Playing the piano with small hands can be a bit challenging, but learning and becoming a proficient pianist is possible! Learning how to play piano with small hands can help give you the confidence you need to learn how to play piano and explore the world of music. While small hands can make playing the piano a bit tricky, it is certainly not impossible. In fact, many people play the piano regardless of the size of their hands. Playing the piano when you have small hands is about knowing your strengths and managing challenges along the way. Here are a few tips that may be helpful if you have small hands and want to learn how to play piano.
Tips & Tricks to Play Piano with Small Hands
Playing the piano is a lifelong musical journey, and you can always improve with practice, regardless of hand size or skill level. Here are a few tips and tricks for playing the piano with small hands.
Stretch & Flatten Your Fingers
Smaller hands may have a harder time reaching certain chords or stretches required in various pieces of music. Piano players often use a technique called finger curling to play the piano correctly. However, piano players with small hands may practice stretching and flattening their fingers instead. Your piano teacher can observe and make recommendations based on the features of your hands and help you determine the best way to come in contact with the keys.
Strengthen Fingers Through Practicing Scales
Piano players of all stripes can strengthen their fingers to improve piano playing. Strengthen your fingers by practicing scales, which can help build finger strength and dexterity. Practicing these exercises regularly and with proper technique, even modified for small hands, can help you grow as a piano player. Technical exercises help increase finger coordination and dexterity. Consistent and regular practice is key because the more you play, the stronger your hands and fingers will become.
Play the Piano Using the Sides of Your Fingers
You may also learn how to play the piano using the sides of your fingers, also known as finger weight. The finger weight technique can help you produce a more expressive and nuanced sound while also supporting small hands. With the guidance and support of your piano teacher, you can experiment with different finger positions on the keys and how to use the pads of your fingers for softer notes and the sides of your fingers for louder notes. Practicing simple exercises and scales with the sides of your fingers can also help you learn how to produce a more dynamic sound.
Omit or Change Other Notes
When playing the piano with small hands, you may find that omitting certain notes in a passage can help make it more manageable and easier to play. Omitting notes in a chord may be beneficial or necessary if you have trouble reaching all of the notes. Simplifying the melody can help when a melody is too fast or intricate for smaller hands. Your piano teacher can also work with you on how to reduce the hand span in the pieces you select by omitting certain notes in a passage while still maintaining the integrity of the piece.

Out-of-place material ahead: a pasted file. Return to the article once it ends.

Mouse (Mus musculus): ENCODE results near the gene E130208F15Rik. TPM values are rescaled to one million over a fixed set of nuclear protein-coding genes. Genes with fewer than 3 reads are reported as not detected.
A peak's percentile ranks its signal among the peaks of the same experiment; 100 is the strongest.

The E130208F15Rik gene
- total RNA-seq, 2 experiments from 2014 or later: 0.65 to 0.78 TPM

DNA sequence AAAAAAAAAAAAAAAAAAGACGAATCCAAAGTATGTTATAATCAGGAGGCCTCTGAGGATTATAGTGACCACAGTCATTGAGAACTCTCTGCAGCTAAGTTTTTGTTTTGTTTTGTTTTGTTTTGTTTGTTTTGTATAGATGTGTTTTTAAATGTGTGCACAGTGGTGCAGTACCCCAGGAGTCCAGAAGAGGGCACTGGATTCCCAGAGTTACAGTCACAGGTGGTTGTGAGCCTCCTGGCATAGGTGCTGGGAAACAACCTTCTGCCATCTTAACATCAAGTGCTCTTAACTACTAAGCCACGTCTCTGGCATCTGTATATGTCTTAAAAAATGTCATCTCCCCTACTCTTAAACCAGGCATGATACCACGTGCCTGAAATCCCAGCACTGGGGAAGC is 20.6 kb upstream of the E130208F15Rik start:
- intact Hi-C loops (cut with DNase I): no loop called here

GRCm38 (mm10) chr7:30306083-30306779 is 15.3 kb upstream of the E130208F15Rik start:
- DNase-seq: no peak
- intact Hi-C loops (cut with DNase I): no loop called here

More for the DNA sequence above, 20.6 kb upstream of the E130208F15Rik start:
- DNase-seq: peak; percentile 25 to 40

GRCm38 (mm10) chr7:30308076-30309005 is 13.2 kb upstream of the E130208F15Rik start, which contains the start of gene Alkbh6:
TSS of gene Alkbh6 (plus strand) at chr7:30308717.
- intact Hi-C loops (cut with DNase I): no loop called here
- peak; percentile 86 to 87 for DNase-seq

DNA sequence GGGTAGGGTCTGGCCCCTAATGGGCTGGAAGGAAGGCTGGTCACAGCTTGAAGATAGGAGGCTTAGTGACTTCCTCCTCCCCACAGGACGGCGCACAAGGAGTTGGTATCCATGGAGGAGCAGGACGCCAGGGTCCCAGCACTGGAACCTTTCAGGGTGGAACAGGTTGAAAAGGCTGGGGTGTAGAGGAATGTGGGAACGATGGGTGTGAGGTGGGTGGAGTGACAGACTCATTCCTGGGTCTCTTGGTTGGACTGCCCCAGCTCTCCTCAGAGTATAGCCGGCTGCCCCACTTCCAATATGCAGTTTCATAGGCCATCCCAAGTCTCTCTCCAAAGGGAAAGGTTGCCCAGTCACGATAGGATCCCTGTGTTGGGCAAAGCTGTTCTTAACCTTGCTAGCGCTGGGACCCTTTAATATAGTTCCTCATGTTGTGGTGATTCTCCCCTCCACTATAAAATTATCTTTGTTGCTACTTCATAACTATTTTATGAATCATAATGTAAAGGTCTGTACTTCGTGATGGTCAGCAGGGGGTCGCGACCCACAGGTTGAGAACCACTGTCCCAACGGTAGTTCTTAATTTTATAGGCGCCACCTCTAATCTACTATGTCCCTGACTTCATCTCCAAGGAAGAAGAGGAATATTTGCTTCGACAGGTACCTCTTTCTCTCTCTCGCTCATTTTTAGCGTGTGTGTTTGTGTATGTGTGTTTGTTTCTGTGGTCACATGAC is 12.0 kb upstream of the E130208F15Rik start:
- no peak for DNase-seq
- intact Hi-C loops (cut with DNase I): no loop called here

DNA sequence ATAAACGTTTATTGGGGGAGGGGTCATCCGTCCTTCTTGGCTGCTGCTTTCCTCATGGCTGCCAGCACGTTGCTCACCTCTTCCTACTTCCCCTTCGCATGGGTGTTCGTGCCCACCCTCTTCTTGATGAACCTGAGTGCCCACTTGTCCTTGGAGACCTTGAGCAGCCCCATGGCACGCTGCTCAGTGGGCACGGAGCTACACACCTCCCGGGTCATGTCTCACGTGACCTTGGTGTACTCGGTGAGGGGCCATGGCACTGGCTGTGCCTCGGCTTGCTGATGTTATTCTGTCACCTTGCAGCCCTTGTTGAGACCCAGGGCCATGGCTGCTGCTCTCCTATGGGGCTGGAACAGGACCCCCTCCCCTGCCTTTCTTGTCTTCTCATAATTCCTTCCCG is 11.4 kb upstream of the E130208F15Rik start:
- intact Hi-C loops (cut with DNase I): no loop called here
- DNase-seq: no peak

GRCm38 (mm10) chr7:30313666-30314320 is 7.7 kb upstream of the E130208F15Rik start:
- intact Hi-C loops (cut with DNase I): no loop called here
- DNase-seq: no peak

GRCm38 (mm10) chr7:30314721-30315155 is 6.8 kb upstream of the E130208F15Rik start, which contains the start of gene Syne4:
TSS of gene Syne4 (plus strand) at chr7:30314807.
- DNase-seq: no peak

Find Your Own Version of the Piano Piece
When you omit certain notes in a passage, you end up creating your own version of the piano pieces that works for you. Your piano teacher can help guide you in the process of developing your own version of a musical selection that works well for your hand size and skill level. This can also help make the piece more manageable to play and prevent strain. A good understanding of music theory will help you decide what notes to omit and how to do it.
Try to Break Up or Roll the Chord
Breaking up or rolling a chord on the piano involves playing the notes of a chord in a specific order rather than all at the same time. When playing chords on a piano, it is natural to play all the notes at once but breaking them up allows for more control over the way you play. By breaking up the chord, you can control the dynamics, rhythm, and phrasing of the music. While not always necessary, breaking up or rolling the chord can help you best express the music.
Try a Piano Your Size
Pianos come in a variety of sizes, each with its own unique characteristics and benefits. The upright piano is the most common type and is popular for smaller spaces such as apartments and homes. The size of the piano that works best for you will depend on your specific needs as well as the space you have available. Your piano teacher can also help you choose the right size piano to suit your needs.
A Friendly Reminder: Pianists Must Not Force Their Fingers
When learning to play the piano, you must not force your fingers. This can result in improper technique or even strain on your fingers and hands. When you take private lessons with a piano teacher, they can help you work on hand and finger independence in safe and effective ways. A piano teacher familiar with teaching pianists with small hands can also provide you with personalized guidance and tips specific to your needs so you don’t force your fingers.
Having Small Hands Won’t Stop You from Playing the Piano
If you have small hands and want to learn how to play the piano, you shouldn’t let that stop you! Both acoustic and digital pianos can be suitable options for players with small hands. You may consider an acoustic piano for a more authentic piano sound and feel, though the larger size keys can be an issue for some players. Digital pianos may have smaller keyboard actions and a more compact design, which can be more comfortable for players with small hands. It’s always a good idea to test out a piano and make sure it feels comfortable to play before making a decision. You can also consult with your piano teacher for guidance on what type of piano would work best for you.
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